Sometimes, we wonder whether within the relevant state agencies, there are units which monitor our intra and inter-urban roads with a view to attending to blemishes before they magnify in scope.
The potholes which have developed on the country’s premier motorway, the Tema Motorway, have been sources of accidents, some of them fatal since they reared their heads.
It took a state daily to raise a red flag over the anomalous conditions on the road before the necessary intervention came.
We do not want to believe that the officials whose duty it is to ensure that potholes are sealed before they grow bigger and even cost more to mend have not been on top of their assignments.
Such officials might have their budgetary challenges in such matters; but how come that within a short spate of time after a publication about the deteriorating state of the road, action was taken immediately?
Our worry is that we are developing a culture where relevant state agents or agencies are not attending, as they should, to such glaring anomalies on our roads.
Taking the subject of the motorway hypothetically, it is a critical link road between the industrial hub of Tema and Accra and should therefore not deteriorate to the level it has been for a while now.
So many years after its construction as a flagship project of the Kwame Nkrumah administration, the road definitely demands an overhaul of sorts. Plans are on to expand it and so the excuse could be that with such a project in the works, an overhaul of the road, as suggested, could pass for an avoidable expenditure.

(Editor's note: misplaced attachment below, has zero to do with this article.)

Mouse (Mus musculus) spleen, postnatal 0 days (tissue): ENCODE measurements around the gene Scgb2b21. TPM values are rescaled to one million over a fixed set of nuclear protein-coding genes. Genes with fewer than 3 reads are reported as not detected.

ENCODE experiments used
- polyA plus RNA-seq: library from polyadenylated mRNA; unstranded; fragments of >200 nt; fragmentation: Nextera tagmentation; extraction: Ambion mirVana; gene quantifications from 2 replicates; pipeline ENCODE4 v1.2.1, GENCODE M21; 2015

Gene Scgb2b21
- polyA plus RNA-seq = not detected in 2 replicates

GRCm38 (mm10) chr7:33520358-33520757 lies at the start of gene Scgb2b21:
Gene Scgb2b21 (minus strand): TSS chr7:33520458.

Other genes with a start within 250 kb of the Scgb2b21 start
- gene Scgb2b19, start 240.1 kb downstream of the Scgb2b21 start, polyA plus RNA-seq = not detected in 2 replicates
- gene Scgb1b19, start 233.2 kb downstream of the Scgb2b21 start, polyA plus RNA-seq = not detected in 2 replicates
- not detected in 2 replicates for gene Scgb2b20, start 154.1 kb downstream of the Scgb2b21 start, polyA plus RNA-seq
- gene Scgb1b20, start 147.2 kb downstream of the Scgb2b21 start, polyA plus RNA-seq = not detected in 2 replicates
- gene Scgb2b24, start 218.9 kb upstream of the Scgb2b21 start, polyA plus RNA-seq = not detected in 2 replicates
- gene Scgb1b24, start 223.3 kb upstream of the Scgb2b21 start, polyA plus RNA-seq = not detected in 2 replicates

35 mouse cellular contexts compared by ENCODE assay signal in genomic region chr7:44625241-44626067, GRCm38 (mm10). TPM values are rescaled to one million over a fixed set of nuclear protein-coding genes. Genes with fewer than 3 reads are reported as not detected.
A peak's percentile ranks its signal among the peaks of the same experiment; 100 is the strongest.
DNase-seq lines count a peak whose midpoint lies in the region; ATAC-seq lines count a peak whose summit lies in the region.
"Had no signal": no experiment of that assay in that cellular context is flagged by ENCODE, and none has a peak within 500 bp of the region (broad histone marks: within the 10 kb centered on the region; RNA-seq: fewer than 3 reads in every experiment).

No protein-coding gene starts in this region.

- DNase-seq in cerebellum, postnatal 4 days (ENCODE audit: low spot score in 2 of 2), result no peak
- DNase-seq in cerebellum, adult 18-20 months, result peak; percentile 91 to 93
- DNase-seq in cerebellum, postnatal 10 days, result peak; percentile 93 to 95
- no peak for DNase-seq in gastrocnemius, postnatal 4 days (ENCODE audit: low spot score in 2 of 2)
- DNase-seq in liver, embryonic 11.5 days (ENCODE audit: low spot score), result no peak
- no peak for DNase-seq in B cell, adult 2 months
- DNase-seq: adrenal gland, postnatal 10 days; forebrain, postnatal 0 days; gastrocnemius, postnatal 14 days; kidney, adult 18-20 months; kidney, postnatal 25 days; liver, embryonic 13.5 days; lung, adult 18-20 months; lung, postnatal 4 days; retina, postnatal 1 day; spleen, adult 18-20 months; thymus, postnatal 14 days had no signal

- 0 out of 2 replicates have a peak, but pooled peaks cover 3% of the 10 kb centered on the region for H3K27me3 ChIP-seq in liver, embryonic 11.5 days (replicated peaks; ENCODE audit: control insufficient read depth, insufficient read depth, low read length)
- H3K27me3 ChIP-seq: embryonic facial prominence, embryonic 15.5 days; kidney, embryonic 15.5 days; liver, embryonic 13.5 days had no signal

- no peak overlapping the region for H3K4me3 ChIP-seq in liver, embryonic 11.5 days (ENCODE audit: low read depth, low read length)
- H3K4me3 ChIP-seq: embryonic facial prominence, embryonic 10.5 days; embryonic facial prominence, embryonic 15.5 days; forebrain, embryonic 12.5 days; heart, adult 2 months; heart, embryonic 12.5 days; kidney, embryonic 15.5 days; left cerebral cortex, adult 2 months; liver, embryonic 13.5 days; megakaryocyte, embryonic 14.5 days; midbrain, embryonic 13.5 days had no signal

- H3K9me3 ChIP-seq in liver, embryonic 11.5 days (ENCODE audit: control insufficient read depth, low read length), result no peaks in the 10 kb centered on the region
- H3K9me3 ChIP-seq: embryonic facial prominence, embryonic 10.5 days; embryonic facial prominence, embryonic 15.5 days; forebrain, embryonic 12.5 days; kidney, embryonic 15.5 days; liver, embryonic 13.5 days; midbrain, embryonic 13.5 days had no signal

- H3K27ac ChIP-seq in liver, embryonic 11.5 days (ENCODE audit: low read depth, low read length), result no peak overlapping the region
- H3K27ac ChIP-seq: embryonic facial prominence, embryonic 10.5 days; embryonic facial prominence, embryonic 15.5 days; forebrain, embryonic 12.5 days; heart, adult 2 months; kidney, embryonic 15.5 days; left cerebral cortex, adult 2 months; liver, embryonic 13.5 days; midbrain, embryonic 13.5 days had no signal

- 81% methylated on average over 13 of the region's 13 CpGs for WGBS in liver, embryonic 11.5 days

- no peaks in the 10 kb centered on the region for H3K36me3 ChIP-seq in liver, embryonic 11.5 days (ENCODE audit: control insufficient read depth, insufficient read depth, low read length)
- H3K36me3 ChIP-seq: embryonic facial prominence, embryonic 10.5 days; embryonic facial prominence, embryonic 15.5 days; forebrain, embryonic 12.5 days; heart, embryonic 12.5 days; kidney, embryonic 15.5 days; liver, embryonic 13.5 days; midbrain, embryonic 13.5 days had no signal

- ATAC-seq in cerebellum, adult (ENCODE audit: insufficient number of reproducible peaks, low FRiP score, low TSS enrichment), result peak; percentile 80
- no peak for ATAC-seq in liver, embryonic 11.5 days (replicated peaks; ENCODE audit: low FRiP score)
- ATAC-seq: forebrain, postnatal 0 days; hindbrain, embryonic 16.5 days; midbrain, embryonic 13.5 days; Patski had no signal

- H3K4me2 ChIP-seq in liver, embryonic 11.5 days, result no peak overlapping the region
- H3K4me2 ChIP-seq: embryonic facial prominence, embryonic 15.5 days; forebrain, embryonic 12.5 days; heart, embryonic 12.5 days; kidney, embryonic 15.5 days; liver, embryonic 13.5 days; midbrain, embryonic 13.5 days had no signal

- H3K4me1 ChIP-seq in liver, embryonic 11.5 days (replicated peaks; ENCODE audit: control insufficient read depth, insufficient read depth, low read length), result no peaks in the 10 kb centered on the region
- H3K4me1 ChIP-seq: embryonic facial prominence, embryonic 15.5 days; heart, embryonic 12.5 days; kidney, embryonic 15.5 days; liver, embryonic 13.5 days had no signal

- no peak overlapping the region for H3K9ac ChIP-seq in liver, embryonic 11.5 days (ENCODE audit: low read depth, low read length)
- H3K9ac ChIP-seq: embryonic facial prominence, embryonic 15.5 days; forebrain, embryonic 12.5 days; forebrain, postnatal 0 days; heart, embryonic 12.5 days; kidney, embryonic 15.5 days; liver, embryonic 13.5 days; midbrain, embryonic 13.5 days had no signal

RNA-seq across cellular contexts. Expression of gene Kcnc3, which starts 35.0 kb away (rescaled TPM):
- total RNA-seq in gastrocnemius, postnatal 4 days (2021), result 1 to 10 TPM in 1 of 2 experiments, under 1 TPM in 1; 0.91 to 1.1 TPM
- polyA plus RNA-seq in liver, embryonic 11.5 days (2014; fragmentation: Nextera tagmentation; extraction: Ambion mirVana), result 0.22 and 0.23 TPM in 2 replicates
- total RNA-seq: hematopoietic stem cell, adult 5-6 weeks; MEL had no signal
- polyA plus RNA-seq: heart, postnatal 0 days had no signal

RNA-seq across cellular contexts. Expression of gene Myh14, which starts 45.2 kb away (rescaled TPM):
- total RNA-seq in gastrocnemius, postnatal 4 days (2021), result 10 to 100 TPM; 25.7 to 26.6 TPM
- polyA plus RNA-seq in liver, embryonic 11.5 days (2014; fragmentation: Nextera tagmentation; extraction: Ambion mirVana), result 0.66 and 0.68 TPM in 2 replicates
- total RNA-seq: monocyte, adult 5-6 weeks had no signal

The foregone, nonetheless, we think that the potholes riddling our star link road could be sealed even as we await the total overhaul, semblance of which we have started witnessing anyway.
The motorway blemishes are not isolated cases, many roads whose construction cost the taxpayer so much having started developing potholes. Stitching them now would save nine.
Unfortunately, the agencies under whose jurisdiction such assignments fall are waiting to be woken from their slumber before picking their tools and attending to the potholes.
A situation where a driver especially, at night, attempts avoiding a gaping pothole and in the event colliding with an oncoming vehicle is not a welcome development. It is an avoidable occurrence because, if some officials had not been sleeping on their jobs, such incidents would not have taken place.
In the urban settings such as in Accra, some traffic lights go off for several days before they are discovered and restored. In the course of the anomaly, motorists are expected to manouvre on their own. Some might not to be lucky and end up being hit from the rear or even at the fore.
In all the foregone, we ask that the Department of Urban Roads, and the Ghana Police Service’s Motor Transport and Traffic Department (MTTD), to monitor the challenges relevant to them and act accordingly.
In the case of the Department Of Urban Roads, constant monitoring of the roads would alert them about developing potholes especially, soon after the raining season. On the part of the police monitoring to determine where there are malfunctioning traffic lights and dispatching cops to direct traffic until normalcy is restored, would prevent accidents and inconveniences. Countries grow faster when we all play our parts well and sincerely.